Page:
Perhaps this is why, though Philadelphia is a diverse city, both Priya and Farzana feel that only Western clothes would make them acceptable to their patients. In their social lives their attitudes differ. Priya confesses that she does not “wear Indian clothing that often now. I become too much an object of curiosity. People see you as too exotic.” On the special occasions that she would prefer to wear a sari, she says, “my husband gets embarrassed. He would rather we blend in.” Farzana is more comfortable wearing Pakistani clothing, especially because current salvar-kameez styles are “much more Westernized…very stylish.” These differences speak in part to the fact that the salvar-kameez is a kind of pantsuit but the sari has no Western analogue, and tends to provoke more comment. But they also speak to the different experiences the two women had on arrival. Priya’s memories of standing out make her cautious about ever doing so, whereas Farzana feels that “exotic is good now, you know? I think society has moved on, being different is considered a plus point.”
Srilata has worn saris since she moved to the U.S. from India in the 1970s. She has worked in retail, at Kinko’s, as a taxi cab driver, and, for the past decade, as a university librarian. On days when she knows that she will be stationed at the information desk of the library, Srilata makes sure to wear saris “so that when people walk in they will say ‘oh, there are Indians also working in this library.’” Srilata’s devotion to the sari is also shaped, in her own telling, by her religiosity. She is a devout Hindu who makes pilgrimages to temples across the U.S, and no matter how long the drive, wears saris “out of respect to God….It is my own personal feeling, nobody says there is anything wrong with wearing pants to temple.” Srilata claims she has never been told that she could not wear Indian clothes, and is dismissive of her friends and relatives who feel the pressure to conform. While her sister stopped wearing a bindi because of constant questions and stares, Srilata proudly recalls how she dealt with them. And although her own children do not feel they can wear Indian clothes to work as doctors or lawyers, Srilata insists that in fact second-generation Indian women should have no such qualms: in the United States, “there is no objection” from the “surrounding culture.”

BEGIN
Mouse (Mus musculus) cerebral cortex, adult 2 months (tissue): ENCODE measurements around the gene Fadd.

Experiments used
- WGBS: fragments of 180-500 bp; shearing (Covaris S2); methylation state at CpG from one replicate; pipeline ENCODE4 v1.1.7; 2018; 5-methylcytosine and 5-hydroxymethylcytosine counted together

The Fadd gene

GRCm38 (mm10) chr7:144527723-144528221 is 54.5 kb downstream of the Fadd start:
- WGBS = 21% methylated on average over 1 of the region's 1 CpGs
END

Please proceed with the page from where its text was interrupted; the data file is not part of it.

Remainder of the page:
Indian women born and brought up in the United States tell quite a different tale. Sonia and Ratna are both students at Penn who grew up in places where there were not many Indians—Sonia in a suburb of Little Rock, and Ratna in a suburb of New Hampshire. Sonia was “very self conscious about being Indian in a “cloistered affluent white suburb” full of “churchgoing Baptists eager to proselytize.” Both remember their early aversion to public displays of difference: as a child, Sonia was embarrassed if her mother wore saris outside of Indian gatherings or events, and Ratna remembers refusing to pick up an item from the grocery store because she was wearing Indian clothes. It’s the classic immigrant story, Ratna wryly notes. “Now, I have a lot theoretical frameworks to understand it, like the notion of white privilege. But then, the burden was always on me. I never thought about it as external pressure.”
For Ratna, a formative moment was in high school when several white classmates hurled racial slurs at her as she walked to school. “It shook me to my core. But my parents said, ‘that is what happens in this country. The boys who abused you are probably kids of bus drivers who lost their jobs.’ They did not understand the effect on my psyche. It left a huge hole inside of me. Now I want to organize a rally around events like this.” Her response, at the time, was to “dress more white.” But being in more diverse place like Philadelphia, and “identifying as a woman of colour” she says, has allowed her to embrace her Indian-ness as not just an ethnic but a “political identity. I will wear my kurta, xxxx you!” Sonia and Ratna both resent white women “appropriating” Indian fashions. In college, Sonia was offended when a white professor frequently wore salvar kameezes and saris to campus: “I felt, who are you to wear that? That’s not yours. …She was doing something so casually that I would think long and hard about before doing. I felt uncomfortable. ” Sonia herself wears largely Western clothes but often with Indian shawls, or Indian “kurtis” (short tunics that are worn with trousers). She is very conscious that she can do this in Washington or Philadelphia, but in other places, like rural Arkansas, it invites stares. She vows never to raise her children in any but the most diverse of US cities. When Sonia married a white American man, and had a Hindu ceremony, she was upset at her mother-in-law and sister-in-law’s seemingly thoughtless choice to wear black: “It’s not a funeral! At Indian weddings we wear colour. … My sister in law’s behaviour in particular was very hurtful because she performs her whiteness. She didn’t let her daughters get henna on their hands or put on the cute salwar kameezes my parents had given to them to wear during the ceremony. The outfits were also promptly returned to me after the wedding, unworn and unwanted, which added insult to injury.” If clothes can spell hostility, they can also provide the language for self-assertion. Sonia confesses that when she goes to her in-laws’ place, “I wear Western clothes. At a recent family gathering, I spent a lot of time dressing up in a nice skirt, with careful make-up and hair. It’s interesting: why didn’t I wear Indian clothes? It might be because I was called out on my Indian culture at the wedding.”